Carbondale wonders, how long is too long for development rights?
CARBONDALE – Though Carbondale has been reviewing an unusual number of large development proposals – especially given the economic recession’s crippling effect on construction in the valley – whether ground will be broken anytime soon on any of them is a big question mark.
For that reason, proponents of the various projects have all requested a longer period for the vested development rights to remain in effect than is normally allowed.
The vesting period and phasing schedule was a topic of discussion when the Carbondale Board of Trustees took up final consideration last week of the proposed Thompson Park annexation and zoning that would allow up to 80 residences.
The project was given preliminary approval in December. However, the town is still working through the final details with developer Frieda Wallison on a range of issues before final approval is granted. One sticking point is the vesting period.
Carbondale’s normal vested rights provisions allow three years from the time a project is approved until construction is to begin. Extensions can be granted under certain circumstances for two years at a time, up to 12 years total.
However, given the state of the economy, even that time frame sounds daunting, Wallison offered.
“Under the current circumstances, that is something we are very scared of,” she said at the Feb. 2 town council meeting when her project was discussed. “We’re just not sure when the credit market will open up, and when people will want to buy houses again.”
Complicating matters with the Thompson Park project, in particular, is the planned dedication of the historic Thompson House for a public museum, as part of the project’s open space requirement. The house is to be deeded to the Mt. Sopris Historical Society, and that transfer is likely to happen within six to eight months of final approval, Wallison said.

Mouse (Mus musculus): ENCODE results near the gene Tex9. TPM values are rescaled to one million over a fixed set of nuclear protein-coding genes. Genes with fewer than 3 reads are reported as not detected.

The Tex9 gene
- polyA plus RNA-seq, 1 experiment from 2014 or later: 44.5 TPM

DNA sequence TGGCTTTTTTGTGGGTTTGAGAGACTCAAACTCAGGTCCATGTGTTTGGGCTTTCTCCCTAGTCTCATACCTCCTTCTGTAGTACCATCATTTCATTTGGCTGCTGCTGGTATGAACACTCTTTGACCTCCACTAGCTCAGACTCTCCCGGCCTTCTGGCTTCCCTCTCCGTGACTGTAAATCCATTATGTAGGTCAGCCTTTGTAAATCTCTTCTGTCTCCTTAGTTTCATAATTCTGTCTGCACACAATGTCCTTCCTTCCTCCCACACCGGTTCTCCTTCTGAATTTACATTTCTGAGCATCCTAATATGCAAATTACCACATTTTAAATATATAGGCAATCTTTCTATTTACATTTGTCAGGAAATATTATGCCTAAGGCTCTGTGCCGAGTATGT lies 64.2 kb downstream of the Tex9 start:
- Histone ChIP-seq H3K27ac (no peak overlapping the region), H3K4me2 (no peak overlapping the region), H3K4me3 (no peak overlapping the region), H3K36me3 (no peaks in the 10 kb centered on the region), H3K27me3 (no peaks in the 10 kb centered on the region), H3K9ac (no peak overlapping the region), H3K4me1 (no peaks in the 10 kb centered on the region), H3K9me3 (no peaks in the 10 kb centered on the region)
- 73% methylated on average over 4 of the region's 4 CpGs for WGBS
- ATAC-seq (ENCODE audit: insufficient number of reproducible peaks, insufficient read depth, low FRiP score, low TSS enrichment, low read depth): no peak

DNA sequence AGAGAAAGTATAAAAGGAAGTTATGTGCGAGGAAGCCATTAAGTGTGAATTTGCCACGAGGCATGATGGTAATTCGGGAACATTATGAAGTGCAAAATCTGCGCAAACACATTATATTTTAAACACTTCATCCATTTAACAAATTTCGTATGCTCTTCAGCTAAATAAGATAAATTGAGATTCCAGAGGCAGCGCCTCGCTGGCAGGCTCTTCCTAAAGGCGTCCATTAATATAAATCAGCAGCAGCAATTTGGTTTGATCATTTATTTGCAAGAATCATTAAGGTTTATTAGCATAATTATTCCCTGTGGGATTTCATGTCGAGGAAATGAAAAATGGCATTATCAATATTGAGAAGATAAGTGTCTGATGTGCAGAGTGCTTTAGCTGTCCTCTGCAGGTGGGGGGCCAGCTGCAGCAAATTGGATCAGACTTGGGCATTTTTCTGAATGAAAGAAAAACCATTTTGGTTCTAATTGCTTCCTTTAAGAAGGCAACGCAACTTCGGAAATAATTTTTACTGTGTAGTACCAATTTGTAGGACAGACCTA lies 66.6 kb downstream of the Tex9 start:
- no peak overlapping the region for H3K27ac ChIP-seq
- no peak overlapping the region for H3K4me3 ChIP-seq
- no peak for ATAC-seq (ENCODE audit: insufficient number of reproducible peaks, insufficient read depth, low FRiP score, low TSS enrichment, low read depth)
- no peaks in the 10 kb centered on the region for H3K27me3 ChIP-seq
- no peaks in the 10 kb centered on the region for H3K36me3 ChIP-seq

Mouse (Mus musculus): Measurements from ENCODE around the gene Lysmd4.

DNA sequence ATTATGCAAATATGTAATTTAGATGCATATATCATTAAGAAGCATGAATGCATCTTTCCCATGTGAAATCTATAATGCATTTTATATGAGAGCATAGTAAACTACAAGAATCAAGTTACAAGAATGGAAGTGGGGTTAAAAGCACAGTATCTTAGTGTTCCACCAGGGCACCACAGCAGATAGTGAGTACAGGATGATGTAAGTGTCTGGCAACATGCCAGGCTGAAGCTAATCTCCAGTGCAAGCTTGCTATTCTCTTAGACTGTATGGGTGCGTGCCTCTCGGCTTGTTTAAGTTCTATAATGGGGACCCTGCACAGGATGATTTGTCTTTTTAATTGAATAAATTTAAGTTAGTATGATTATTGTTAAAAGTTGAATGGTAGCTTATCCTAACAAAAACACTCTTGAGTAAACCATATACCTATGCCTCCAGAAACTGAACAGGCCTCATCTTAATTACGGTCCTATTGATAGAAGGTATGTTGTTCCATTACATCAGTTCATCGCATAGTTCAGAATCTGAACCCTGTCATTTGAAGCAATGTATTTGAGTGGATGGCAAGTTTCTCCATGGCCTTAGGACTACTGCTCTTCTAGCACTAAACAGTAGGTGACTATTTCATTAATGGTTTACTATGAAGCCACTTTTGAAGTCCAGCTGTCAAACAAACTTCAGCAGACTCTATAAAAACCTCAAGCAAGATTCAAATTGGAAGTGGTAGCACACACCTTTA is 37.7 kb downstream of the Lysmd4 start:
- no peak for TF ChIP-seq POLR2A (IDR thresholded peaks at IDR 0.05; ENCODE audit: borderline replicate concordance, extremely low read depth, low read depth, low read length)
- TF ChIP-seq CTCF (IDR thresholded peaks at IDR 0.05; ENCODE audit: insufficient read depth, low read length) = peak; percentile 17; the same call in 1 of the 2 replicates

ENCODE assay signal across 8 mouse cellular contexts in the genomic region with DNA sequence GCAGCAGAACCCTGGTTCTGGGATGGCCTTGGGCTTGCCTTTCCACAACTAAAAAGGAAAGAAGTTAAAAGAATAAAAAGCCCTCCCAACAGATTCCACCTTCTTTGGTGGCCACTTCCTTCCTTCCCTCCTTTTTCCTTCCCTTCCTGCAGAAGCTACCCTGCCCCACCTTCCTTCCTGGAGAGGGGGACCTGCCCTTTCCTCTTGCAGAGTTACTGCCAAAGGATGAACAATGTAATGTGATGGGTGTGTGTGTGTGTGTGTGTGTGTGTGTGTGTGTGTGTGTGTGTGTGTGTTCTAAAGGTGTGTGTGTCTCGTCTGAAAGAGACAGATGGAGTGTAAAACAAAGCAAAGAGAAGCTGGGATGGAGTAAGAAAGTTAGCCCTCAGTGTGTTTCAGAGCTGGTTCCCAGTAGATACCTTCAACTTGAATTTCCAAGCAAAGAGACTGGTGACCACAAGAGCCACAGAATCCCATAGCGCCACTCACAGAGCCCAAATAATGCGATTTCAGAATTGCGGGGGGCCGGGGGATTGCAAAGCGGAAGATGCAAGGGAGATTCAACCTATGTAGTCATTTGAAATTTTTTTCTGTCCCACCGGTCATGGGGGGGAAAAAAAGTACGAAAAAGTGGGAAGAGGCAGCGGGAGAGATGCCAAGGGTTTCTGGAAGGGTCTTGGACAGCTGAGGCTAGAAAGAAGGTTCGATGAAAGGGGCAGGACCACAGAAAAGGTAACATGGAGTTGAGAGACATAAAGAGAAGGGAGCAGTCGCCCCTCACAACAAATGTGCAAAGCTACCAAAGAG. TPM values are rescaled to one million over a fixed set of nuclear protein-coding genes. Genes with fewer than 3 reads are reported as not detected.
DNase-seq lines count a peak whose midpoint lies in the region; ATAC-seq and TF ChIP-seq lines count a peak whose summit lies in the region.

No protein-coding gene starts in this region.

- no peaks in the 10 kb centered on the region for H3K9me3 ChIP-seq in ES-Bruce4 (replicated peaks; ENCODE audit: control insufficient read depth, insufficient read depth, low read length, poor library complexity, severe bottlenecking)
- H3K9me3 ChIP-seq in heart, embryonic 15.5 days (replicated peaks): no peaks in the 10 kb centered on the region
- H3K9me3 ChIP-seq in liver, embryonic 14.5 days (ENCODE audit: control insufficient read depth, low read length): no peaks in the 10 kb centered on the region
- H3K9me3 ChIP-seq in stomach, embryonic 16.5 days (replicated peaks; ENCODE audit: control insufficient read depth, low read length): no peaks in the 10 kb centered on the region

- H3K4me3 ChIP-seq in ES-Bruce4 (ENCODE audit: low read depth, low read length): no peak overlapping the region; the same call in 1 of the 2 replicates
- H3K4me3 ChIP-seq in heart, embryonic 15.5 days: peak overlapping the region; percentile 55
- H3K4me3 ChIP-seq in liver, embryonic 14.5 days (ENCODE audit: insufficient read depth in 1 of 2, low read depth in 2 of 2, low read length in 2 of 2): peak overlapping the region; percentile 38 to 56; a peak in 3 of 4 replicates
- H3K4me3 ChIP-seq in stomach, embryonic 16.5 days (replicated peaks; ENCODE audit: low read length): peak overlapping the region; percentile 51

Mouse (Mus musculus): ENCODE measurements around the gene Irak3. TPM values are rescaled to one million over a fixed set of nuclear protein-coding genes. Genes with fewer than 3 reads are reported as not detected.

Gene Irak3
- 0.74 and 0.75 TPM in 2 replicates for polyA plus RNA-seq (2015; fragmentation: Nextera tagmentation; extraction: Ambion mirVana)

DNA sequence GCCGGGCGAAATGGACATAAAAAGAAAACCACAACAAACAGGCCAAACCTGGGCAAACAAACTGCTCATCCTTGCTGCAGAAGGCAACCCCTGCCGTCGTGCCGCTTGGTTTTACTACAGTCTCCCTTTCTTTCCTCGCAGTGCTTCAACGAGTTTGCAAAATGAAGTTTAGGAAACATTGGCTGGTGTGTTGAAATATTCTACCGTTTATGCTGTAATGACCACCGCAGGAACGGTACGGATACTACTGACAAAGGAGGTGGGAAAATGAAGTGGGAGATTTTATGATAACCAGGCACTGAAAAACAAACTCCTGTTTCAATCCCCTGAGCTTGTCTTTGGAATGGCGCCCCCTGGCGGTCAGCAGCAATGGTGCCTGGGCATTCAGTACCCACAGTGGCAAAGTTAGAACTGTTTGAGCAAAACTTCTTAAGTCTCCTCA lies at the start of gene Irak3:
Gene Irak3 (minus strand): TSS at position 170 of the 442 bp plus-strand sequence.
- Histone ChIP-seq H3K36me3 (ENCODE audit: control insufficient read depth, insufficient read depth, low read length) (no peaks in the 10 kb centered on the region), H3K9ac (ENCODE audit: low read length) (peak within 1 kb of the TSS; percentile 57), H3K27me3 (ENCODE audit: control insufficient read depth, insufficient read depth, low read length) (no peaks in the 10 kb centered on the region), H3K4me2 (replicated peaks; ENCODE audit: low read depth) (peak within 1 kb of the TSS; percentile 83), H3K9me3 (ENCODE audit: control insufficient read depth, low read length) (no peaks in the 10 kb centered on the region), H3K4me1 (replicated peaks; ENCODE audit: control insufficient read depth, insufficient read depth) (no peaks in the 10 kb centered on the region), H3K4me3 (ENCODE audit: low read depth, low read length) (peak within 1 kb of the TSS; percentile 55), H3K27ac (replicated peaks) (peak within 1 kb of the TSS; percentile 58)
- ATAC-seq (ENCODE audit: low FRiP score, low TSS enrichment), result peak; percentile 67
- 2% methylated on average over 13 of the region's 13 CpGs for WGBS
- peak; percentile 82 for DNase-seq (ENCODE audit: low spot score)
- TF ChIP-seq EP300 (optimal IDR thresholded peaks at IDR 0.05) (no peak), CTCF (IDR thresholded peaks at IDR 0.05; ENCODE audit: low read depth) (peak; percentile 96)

Also under consideration is a cost sharing arrangement between Thompson Park, the school district’s teacher housing project and the town to pay for a $1.5 million roundabout on Highway 133 to mitigate traffic impacts from the various projects.
Wallison said she doesn’t want to be in a position of having made upfront dedications and payments, and risk losing development rights later if other timelines aren’t met.
“We’ve all been in this process for a long time, and to have a sunset on this is really concerning,” she said.
Instead, Thompson Park proposes that vesting be extended in perpetuity, as long as certain timelines are met for installing infrastructure and other improvements.
Some trustees, as well as town attorney Mark Hamilton, had concerns with that approach, especially since it could set a precedent for future development proposals, and also tie the hands of future town boards.
“I don’t see how we can make an exception to our vesting rules,” Trustee Frosty Merriott said.
Vesting rights were a concern when the developers of the proposed 145-home Overlook development requested a time out last fall before proceeding with hearings on their plan.
The Overlook is asking for a vesting period of between three and seven years, while town staff is recommending limiting it to the normal three years. However, certain expenses related to off-site improvements are also being requested, making it a potential deal-breaker.
“I don’t see where a reasonable board wouldn’t extend that if there is an economic concern,” Trustee Stacey Patch commented last September when the Overlook proposal was last heard by the trustees.
Other projects in the valley have been granted extended vesting periods, including the 110-home Stott’s Mill development in Basalt. That project was given five years, with the right to extend it an additional five years if the economy doesn’t improve.
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